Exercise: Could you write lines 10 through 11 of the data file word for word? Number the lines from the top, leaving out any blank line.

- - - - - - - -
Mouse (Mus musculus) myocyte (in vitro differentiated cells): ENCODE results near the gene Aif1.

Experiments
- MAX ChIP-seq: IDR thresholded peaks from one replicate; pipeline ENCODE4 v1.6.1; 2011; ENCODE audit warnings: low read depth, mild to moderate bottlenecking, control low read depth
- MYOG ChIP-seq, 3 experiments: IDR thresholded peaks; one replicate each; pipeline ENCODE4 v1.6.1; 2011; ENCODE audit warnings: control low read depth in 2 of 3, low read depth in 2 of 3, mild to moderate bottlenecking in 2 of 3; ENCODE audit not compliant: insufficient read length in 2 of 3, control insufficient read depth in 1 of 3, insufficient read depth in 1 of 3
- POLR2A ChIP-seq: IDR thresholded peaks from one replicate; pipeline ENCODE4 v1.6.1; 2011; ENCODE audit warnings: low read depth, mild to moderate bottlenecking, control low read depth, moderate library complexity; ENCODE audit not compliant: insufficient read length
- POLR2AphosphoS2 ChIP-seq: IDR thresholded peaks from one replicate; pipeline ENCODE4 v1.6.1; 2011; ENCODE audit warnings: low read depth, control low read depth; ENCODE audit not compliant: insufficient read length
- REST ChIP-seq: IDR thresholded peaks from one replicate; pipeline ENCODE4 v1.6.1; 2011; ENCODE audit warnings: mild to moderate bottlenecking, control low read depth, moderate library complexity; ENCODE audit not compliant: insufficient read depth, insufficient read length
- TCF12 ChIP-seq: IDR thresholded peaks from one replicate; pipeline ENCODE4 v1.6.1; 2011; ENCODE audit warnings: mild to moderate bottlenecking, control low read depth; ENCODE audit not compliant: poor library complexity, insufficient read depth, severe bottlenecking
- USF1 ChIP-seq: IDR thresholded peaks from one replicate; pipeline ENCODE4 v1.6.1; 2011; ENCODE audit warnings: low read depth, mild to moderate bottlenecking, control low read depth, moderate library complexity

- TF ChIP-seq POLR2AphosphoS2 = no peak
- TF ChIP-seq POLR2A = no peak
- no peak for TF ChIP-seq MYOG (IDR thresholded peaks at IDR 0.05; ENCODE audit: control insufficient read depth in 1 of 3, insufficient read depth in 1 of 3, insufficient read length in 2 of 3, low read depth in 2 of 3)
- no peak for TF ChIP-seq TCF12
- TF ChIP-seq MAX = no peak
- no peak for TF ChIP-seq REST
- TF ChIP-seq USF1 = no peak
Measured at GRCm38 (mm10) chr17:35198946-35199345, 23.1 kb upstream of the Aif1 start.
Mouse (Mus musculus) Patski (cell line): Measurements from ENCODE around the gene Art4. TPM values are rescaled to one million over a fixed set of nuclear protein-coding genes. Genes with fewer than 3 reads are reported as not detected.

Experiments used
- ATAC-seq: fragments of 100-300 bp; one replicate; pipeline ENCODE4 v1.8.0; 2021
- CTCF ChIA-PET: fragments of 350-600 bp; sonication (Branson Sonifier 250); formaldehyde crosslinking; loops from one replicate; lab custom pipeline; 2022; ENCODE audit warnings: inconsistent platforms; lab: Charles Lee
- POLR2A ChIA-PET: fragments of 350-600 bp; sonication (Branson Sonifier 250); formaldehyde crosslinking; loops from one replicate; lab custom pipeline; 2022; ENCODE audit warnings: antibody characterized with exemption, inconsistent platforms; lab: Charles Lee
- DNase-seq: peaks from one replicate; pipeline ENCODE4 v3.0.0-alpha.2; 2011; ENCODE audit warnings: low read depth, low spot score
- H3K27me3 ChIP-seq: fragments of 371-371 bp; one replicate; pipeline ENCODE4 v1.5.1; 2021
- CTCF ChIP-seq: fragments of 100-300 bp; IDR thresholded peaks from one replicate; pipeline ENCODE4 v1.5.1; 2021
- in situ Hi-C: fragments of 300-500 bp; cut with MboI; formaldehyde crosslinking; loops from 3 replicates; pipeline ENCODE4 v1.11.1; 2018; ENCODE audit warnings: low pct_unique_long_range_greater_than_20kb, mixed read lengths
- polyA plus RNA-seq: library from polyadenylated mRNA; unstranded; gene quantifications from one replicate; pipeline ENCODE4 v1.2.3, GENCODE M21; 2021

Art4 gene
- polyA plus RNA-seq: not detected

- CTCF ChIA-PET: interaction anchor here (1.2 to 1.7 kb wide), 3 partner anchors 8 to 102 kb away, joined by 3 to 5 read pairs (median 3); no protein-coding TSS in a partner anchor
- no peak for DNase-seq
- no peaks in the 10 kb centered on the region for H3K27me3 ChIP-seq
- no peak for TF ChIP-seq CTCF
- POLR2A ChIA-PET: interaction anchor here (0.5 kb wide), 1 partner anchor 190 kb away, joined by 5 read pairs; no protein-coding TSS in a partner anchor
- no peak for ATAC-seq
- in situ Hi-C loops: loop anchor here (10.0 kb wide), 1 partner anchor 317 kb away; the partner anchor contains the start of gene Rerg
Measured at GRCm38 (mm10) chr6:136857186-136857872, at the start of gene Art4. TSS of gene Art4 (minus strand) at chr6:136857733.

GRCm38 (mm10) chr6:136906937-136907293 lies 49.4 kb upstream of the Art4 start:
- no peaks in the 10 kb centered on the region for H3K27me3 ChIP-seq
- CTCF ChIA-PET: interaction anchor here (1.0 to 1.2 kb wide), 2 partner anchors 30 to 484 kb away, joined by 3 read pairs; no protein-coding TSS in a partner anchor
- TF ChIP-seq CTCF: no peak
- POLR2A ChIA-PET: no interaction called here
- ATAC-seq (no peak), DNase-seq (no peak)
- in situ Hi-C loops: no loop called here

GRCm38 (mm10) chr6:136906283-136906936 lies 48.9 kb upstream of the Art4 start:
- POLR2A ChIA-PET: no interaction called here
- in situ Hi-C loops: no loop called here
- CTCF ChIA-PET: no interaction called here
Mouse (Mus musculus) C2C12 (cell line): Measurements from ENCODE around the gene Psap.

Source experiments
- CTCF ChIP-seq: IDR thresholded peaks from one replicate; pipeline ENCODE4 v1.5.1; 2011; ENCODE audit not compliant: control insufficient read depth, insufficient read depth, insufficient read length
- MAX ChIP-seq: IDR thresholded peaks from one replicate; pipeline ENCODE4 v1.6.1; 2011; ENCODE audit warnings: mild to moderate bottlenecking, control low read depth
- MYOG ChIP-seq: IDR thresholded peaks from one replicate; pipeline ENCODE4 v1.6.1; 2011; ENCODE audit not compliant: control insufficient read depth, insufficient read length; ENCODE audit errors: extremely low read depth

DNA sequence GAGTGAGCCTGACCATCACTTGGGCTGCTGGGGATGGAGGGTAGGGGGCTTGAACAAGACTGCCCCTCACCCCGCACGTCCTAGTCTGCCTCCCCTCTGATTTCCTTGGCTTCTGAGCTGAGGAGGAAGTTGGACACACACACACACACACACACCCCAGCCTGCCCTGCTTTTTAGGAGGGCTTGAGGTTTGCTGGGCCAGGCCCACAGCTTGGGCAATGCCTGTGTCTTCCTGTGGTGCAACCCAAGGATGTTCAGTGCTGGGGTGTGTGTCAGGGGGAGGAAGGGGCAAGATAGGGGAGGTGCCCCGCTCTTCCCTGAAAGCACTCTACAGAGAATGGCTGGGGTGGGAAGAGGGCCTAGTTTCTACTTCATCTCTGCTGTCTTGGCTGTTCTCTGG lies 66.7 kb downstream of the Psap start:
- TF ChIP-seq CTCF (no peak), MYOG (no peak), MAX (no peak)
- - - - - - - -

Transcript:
- TF ChIP-seq POLR2AphosphoS2 = no peak
- TF ChIP-seq POLR2A = no peak